Ideology (Democracy)

Date: Thu, 8 Feb 1996 01:42:39 -0600

Date: Wed, 7 Feb 1996 17:16:51 -0500
From: "H-Ideas Co-Editor (David Bailey)"
Subject: Re: Ideology(democracy)

Date: Wed, 07 Feb 1996 13:41:12 +0000
From: Jeff Irvin

In response to Mr. Tapper's comment about democracy and the economic situation of the United States, I would like to just say that I think Americans have always placed economic freedom over individual liberty.

As Robert Freeman Smith has pointed out in his writings, economic freedom precedes political freedom. P.J. O'Rourke says the same thing when he writes that the Sony Walkman and Levi 501s brought down communism.

I am not saying that I buy into this theory but it does sound good on the surface.

Mr. Tapper says that before anyone can question this democratic-capitalist hegemony a more virile ideology will have to emerge.

I agree that we need to question this ideology in its extreme condition, but would it not be better to discuss how this ideology itself can be changed to make it more inclusive, less brutal for those who cannot keep up?

In short I think we have to get away from the dualistic framework which became so much a part of our psyche throughout the Cold War, and which is rooted in our religious history. The idea of good v. evil and communist v. capitalist are outdated ways of looking at things. Freedom cannot be measured solely by economic or political criteria. There is a higher form of freedom, the freedom of the mind and the soul. Even in capitalist democracies this freedom is often times sacrificed on the altar of consumerism, approbation, and work.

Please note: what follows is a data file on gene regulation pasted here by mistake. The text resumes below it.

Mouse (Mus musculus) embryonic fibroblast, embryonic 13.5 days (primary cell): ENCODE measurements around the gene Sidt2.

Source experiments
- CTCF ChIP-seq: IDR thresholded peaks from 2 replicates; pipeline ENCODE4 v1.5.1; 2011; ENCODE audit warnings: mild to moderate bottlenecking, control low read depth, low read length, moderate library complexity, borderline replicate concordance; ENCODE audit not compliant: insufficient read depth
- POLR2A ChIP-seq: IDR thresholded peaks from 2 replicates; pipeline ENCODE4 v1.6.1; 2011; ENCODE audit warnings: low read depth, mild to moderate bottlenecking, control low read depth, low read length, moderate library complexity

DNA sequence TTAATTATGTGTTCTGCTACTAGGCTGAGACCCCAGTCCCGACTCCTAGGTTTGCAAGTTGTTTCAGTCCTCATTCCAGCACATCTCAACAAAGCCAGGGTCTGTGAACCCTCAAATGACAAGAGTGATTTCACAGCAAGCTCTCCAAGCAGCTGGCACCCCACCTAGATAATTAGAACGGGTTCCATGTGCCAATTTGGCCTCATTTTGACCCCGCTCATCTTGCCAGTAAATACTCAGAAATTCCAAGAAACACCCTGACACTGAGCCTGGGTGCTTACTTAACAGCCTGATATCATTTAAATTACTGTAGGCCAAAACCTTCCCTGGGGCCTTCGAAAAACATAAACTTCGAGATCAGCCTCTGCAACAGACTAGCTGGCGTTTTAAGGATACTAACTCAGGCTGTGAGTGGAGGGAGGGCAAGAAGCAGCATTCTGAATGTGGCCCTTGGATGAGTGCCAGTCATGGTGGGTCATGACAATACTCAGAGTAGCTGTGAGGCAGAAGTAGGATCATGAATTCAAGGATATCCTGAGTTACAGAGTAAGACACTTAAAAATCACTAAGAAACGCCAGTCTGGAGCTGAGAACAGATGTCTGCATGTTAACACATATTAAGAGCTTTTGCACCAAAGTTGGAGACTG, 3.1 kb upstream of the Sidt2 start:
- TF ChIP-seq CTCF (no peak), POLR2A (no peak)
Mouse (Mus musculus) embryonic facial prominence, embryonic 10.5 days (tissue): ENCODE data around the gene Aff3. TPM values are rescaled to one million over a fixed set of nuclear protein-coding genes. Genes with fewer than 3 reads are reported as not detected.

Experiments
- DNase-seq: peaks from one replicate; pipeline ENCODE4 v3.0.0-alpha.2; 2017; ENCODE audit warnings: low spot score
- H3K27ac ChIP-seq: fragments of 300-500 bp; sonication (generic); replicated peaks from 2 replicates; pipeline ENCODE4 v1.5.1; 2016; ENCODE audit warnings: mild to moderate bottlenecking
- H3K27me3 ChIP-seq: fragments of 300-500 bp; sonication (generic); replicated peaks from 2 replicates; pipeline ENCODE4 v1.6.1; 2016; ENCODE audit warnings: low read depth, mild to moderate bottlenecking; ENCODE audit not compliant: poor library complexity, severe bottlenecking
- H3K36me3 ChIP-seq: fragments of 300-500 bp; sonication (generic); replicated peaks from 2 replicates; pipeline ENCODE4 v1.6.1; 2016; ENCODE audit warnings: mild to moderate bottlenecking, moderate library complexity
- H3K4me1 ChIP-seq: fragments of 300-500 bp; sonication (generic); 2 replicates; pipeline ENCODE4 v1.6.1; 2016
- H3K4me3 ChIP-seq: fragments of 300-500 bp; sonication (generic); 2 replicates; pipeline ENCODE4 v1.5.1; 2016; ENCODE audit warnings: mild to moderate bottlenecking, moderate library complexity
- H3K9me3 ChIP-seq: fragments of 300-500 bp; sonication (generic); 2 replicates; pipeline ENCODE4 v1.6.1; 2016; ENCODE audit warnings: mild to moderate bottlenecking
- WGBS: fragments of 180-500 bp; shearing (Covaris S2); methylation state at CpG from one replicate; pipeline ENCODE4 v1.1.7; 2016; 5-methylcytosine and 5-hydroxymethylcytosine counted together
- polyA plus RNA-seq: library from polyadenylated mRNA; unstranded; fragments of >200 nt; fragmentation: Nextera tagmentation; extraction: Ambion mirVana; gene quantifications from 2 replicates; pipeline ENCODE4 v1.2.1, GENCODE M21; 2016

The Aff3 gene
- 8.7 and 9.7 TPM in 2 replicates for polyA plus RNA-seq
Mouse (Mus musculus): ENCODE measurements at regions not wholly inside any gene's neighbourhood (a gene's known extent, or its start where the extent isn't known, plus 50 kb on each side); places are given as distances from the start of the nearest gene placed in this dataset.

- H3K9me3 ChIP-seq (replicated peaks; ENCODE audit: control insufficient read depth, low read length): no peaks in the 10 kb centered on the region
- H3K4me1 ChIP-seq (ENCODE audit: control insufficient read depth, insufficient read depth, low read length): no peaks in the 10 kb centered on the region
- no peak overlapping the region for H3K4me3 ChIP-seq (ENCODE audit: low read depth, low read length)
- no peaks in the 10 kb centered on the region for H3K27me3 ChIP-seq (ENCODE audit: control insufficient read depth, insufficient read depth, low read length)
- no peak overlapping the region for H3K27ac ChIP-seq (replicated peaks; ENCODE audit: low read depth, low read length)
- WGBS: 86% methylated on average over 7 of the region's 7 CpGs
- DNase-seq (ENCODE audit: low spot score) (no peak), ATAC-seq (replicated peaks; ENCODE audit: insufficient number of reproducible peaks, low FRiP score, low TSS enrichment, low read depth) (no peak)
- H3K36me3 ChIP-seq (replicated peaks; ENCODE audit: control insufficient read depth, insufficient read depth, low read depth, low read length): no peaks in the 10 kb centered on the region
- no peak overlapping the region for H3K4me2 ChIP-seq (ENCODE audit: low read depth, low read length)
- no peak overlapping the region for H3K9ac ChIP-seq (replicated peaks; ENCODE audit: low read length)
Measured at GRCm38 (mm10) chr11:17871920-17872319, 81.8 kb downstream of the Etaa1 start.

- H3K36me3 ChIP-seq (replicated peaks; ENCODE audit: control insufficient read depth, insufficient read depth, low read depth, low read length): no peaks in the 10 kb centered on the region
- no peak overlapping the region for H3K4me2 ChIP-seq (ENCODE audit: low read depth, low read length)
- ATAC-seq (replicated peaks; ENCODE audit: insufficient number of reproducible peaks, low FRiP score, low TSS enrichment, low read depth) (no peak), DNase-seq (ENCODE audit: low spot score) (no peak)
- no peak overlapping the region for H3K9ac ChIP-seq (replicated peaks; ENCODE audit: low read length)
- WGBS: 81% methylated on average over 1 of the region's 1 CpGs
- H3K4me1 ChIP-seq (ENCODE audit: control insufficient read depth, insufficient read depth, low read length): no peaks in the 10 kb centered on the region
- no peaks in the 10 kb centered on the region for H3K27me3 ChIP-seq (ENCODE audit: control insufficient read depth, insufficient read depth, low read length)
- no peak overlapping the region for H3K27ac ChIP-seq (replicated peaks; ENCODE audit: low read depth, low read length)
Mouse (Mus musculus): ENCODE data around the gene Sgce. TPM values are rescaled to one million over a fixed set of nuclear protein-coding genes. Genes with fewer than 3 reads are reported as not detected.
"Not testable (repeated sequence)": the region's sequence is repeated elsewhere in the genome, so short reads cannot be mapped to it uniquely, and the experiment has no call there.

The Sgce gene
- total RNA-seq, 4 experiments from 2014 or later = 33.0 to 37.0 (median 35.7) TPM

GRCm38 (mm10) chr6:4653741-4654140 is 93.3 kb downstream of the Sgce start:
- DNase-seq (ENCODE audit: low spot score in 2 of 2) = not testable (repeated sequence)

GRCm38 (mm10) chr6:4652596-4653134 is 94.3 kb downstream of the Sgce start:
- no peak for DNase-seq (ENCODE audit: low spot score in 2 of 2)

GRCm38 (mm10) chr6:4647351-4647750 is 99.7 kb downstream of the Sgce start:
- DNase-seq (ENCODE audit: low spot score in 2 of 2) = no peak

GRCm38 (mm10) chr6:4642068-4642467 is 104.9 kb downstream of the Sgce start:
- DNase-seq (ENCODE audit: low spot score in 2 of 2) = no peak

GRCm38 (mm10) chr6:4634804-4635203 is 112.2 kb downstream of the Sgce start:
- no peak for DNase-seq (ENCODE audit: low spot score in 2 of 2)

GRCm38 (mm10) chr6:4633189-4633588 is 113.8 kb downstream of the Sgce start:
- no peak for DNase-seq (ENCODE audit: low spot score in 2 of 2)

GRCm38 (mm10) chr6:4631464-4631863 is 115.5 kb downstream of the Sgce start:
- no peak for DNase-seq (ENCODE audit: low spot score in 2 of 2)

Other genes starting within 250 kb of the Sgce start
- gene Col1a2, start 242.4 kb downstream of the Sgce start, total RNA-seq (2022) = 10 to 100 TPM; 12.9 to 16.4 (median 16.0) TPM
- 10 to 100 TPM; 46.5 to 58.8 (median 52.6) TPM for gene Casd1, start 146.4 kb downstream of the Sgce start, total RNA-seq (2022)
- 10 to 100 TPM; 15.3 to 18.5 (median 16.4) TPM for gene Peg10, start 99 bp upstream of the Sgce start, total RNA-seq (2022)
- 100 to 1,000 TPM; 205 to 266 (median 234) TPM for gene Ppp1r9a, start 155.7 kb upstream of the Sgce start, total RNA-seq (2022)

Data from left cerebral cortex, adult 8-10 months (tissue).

Date: Thu, 8 Feb 1996 15:00:09 -0500
From: "H-Ideas Co-Editor (David Bailey)"
Subject: Re: Ideology(democracy)

Date: Thu, 8 Feb 1996 07:41:40 -0500

Perry Tapper writes: "The political success internationally by the U.S. since the Second World War confirmed for many the value of "democracy", particularly the American brand, as an ideology."

True, but one needs to be careful of assuming that the 'democracy' ideology is consistent or that the word has the same meaning for all who profess the ideology.
I'm wondering of ideologies are "professed" or taught or preached or held or catechized. Interesting collection of late-religious terms there.

-Bill Everdell, Brooklyn

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